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Latest Edit: Hector 2014-03-17 (EDT)

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Chlorophyll is the green pigment of plants found in the chloroplast compartment of plant cells. By the process of photosynthesis, electromagnetic energy (light) is converted into chemical energy in the chloroplast. In order for this reaction to occur, the chlorophyll molecule is essential. Natural chlorophyll found in green plants is fat soluble, while the chlorophyll products found in health stores contain water-soluble chlorophyll. Water-soluble chlorophyll is produced from the natural chlorophyll molecule which is altered chemically.[1]


Food sources

Chlorophyll is found in grasses, leaves and green-leafy vegetables. The darker green the plant, the more chlorophyll that it contains. The foods that are believed to have the highest amount of chlorophyll include - asparagus, bell peppers, broccoli, Brussels sprouts, green cabbage, celery, collard greens, green beans, green peas, kale, leeks, green olives, parsley, romaine lettuce, sea vegetables, spinach, Swiss chard, and turnip greens.

  • Chlorophyll is also available in herbs such as Alfalfa (Medicago sativa).


  • The structure of chlorophyll is quite similar to that of red blood cells. A basic difference is that red blood cells contain an iron atom at the center of their structure (called a porphyrin ring), whereas chlorophyll contains magnesium. Chlorophyll is also high in calcium.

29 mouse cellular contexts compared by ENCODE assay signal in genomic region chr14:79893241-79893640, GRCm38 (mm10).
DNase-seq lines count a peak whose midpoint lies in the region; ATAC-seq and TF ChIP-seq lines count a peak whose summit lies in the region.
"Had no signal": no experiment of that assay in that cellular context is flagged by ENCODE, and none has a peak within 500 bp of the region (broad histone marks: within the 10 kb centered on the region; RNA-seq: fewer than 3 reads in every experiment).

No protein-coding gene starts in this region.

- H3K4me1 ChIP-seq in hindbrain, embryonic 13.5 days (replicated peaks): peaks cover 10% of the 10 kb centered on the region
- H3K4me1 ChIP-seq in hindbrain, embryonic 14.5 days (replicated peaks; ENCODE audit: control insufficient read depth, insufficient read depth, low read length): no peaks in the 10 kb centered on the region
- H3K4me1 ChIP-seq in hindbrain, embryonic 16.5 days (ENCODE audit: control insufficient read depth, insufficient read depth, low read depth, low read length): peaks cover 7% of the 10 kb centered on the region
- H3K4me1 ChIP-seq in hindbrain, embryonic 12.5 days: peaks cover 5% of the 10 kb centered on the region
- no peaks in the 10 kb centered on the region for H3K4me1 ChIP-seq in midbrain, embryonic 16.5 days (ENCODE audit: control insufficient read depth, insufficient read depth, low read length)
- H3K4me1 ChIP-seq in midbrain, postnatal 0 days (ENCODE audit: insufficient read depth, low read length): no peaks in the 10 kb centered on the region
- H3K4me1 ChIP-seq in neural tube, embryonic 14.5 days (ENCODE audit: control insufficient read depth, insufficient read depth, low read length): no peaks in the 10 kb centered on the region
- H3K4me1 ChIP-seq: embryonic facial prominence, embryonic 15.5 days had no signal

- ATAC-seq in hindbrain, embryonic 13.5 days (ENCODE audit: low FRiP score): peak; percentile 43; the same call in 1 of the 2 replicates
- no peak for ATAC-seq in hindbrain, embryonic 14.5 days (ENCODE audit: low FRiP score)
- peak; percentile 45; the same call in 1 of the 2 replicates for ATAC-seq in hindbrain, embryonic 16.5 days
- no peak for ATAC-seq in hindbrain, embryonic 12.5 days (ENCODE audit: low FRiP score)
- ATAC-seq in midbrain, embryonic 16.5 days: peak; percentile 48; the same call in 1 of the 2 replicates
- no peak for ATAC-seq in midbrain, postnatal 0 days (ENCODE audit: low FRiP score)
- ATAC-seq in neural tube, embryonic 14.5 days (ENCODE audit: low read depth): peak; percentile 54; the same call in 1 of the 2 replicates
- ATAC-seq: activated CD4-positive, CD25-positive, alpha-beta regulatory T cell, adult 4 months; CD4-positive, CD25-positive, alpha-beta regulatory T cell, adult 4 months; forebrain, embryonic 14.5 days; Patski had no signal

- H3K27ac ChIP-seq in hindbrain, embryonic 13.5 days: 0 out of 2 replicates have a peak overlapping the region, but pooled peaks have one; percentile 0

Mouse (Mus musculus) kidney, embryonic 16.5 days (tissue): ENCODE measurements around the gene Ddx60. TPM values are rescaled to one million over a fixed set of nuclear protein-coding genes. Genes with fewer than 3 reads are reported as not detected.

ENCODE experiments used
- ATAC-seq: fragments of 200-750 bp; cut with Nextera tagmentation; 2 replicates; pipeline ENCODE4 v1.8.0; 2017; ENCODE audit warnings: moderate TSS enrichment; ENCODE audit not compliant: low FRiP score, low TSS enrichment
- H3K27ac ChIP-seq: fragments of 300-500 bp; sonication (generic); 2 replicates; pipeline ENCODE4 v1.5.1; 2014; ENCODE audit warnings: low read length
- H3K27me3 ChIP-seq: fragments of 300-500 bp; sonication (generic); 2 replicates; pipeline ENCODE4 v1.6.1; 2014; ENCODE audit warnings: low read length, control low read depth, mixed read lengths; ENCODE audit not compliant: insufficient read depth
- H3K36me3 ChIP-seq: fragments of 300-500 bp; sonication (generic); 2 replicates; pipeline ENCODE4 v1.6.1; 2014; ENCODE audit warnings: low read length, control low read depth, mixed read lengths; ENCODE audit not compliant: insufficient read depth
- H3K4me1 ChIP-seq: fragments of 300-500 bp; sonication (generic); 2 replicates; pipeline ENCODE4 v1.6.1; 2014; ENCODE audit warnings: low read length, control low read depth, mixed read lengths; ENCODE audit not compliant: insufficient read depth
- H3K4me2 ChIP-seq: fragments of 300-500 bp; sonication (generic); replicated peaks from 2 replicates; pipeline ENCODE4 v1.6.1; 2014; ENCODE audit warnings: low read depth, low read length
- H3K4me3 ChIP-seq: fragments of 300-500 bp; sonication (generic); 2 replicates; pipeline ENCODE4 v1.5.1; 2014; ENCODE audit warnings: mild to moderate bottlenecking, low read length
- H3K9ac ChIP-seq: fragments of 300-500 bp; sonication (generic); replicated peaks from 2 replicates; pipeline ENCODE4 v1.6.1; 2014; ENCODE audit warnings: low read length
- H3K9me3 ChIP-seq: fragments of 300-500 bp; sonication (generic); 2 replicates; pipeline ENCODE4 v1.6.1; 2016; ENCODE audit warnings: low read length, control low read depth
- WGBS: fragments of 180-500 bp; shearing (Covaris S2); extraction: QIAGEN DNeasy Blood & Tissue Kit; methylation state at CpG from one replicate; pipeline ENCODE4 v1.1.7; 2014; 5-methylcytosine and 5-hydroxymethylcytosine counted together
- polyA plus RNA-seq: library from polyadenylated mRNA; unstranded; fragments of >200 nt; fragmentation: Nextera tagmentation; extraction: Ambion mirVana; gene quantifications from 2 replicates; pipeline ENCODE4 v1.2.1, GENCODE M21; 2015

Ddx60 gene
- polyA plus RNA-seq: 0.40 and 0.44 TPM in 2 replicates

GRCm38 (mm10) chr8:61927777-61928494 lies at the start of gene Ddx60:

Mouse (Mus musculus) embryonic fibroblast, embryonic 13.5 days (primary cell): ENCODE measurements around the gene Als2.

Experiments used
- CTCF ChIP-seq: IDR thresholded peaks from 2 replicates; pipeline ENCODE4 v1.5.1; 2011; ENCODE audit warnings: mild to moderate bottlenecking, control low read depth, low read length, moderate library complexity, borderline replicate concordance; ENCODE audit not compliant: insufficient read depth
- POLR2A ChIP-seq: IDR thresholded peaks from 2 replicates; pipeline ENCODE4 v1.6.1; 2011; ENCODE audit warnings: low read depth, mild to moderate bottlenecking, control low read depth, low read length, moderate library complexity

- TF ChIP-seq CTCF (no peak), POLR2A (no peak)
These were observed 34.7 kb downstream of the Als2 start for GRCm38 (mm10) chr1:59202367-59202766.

• Impact of Cooking: When green vegetables are cooked and/or exposed to acid the magnesium gets removed and is replaced by an atom of hydrogen. With this one simple change, the color of the vegetable changes from bright green to olive-gray.
  • Prolonged cooking decreases the amount of available chlorophyll.
  • Short steaming does not appear to decrease the availability or amount of chlorophyll.


The potential uses for chlorophyll include:

  • Water-soluble chlorophyll is used medically to help control body, fecal, and urinary odor.[1]
  • increases the quantity and quality of red blood cells
  • assists with the chelation of heavy metals
  • immune support
  • pancreatitis
  • acid base balance
  • increases bone, tooth and nail strength
  • natural body cleansers

Prescribing considerations

  • Food: 1/2 to 1 cup a day of vegetables high in chlorophyll
  • Supplementation: 300 mg a day, in divided doses for 3 to 4 months or 25 drops of liquid chlorophyll in water once or twice a day.


Chlorophyll is generally regarded as safe.


  1. 1.0 1.1 Murray, MT (1996) Encyclopedia of Nutritional Supplements, The Essential Guide for Improving Your Health Naturally, Prima Publishing.